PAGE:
Earlier this morning, I met a woman at my bus stop. In all the ages I’ve ridden the Metro to work, I’ve never seen her waiting there before. I sat down beside her on the bench and introduced myself. She made no reply, nor did she turn to even look at me. Upon closer inspection, I discovered that she was terribly upset over something—intermittent tears trickled down her flushed red cheeks, and her thin hands were clenched to her thighs like bone-white vices.

Slightly embarrassed for her, I turned my head away and waited in silence until my bus arrived. There were others waiting at the stop—all standing at attention as the monstrous mobile monolith squealed to a halt directly in front of us. As I strapped my bag onto my shoulder and got up to leave, she quickly grabbed my arm and whispered, “Please… wait.”

“I’m going to miss my bus,” I said in mock urgency. (I was actually quite intrigued with the thought of deviating from my monotonous morning routine to assist this young lady.)

“Please… they’re almost gone,” she said—again, without looking at me. The last of our fellow commuters entered the bus, and after a slight pause and an unreturned glance from the bus driver, the bus doors closed with conjoining thuds, and the Metro bus rolled on, leaving the two of us alone.

“What’s your name?” I asked, as I sat back down next to her. I turned my body completely towards her and propped my elbow on the bench for support. She remained still, furiously debating the merits of my trustworthiness in her mind. Her eyes raced back and forth, and her lips moved rapidly, though no words were spoken. I repeated, “What’s—”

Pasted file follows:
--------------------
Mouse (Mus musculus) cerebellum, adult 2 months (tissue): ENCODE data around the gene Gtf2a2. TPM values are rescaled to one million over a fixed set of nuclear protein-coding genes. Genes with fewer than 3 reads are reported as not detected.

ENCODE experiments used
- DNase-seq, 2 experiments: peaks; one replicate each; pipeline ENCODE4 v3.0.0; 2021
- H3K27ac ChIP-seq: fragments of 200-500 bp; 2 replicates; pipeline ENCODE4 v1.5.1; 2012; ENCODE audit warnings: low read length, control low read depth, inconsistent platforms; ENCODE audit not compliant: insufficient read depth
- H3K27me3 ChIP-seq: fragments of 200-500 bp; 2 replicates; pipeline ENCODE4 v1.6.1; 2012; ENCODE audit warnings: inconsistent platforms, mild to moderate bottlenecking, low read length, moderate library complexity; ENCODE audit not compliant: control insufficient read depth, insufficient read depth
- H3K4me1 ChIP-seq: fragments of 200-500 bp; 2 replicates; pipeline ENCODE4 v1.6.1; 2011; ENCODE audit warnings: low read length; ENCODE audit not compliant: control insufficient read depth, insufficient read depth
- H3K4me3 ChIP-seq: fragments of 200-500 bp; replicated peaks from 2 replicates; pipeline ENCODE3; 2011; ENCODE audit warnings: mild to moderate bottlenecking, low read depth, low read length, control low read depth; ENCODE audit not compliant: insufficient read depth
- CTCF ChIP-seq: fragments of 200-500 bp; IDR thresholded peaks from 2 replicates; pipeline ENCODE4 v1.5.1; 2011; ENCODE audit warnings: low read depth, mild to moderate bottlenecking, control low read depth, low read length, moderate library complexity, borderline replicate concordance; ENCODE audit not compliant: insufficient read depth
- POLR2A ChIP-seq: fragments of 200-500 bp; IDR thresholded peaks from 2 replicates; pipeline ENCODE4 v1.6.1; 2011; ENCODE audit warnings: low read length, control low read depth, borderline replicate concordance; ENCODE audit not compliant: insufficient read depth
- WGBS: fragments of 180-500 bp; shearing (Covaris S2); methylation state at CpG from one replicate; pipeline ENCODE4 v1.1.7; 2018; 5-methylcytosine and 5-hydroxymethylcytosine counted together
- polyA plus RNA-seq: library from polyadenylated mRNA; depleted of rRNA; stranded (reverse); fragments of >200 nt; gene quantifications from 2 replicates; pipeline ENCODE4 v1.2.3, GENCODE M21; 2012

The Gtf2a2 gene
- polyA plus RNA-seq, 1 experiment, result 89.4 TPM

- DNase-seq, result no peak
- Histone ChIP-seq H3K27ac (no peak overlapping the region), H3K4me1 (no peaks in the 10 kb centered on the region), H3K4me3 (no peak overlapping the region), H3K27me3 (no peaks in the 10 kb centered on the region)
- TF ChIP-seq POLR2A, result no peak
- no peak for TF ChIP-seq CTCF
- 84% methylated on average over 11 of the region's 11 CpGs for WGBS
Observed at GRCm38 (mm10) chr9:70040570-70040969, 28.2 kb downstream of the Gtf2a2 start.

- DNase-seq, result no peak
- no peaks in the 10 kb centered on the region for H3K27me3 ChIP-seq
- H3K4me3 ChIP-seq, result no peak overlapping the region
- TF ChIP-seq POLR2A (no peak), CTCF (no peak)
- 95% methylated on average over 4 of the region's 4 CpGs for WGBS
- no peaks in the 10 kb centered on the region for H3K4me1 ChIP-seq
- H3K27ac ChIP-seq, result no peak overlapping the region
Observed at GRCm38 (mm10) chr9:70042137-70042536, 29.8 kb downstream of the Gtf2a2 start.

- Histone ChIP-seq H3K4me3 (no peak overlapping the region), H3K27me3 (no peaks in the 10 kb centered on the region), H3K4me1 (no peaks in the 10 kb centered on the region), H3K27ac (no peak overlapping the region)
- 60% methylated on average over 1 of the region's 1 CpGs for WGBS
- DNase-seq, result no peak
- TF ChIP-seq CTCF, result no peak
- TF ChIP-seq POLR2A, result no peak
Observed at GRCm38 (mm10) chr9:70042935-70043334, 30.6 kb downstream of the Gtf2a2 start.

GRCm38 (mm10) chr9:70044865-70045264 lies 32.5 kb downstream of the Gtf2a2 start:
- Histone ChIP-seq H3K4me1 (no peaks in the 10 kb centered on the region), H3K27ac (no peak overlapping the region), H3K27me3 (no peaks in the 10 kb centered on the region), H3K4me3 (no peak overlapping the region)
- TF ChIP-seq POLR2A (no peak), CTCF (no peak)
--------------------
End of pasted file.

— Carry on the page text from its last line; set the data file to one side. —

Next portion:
“My name’s Tara,” she wisped. Her body sighing, and the tension slowly seeping from her limbs, joints and muscles.

“What’s wrong, Tara?” I pushed—not knowing how long this line of inquiry was going to last.

“What’s wrong?” she snorted, as if she couldn’t believe the question. She turned and looked directly at me now. I could finally see her face, and found her to be rather attractive. Aside from the matted short brown hair and the tear-streaked face, she looked like any other young, female professional—maybe one or two years out of college. On any other day, she might be surrounded by male suitors at an office water cooler or chatting it up with her girlfriends at a local coffee shop. But not today—today her life had fallen violently apart and the enjoyment of suitors and lattés were far from her mind. As she peered at me, I noticed that her round brown eyes were anxious and scared—her lips, thin and trembling. I could tell she almost laughed at my previous question, but she held it in with an accustomed discipline.

“Please, Tara. Tell me how I can help you. Did somebody hurt you? Do you need to see a doctor? Please… Tell me what’s wrong!”

To this, she snapped to attention—her cynical smile replaced by an earnest frown. Whatever barrier of mistrust she had erected between us had now collapsed, and her brow fell in surrender. “Help me, please,” she whispered with all the heart-wrenching appeal of an ensnared lamb. “Th… there’s a demon inside me.”

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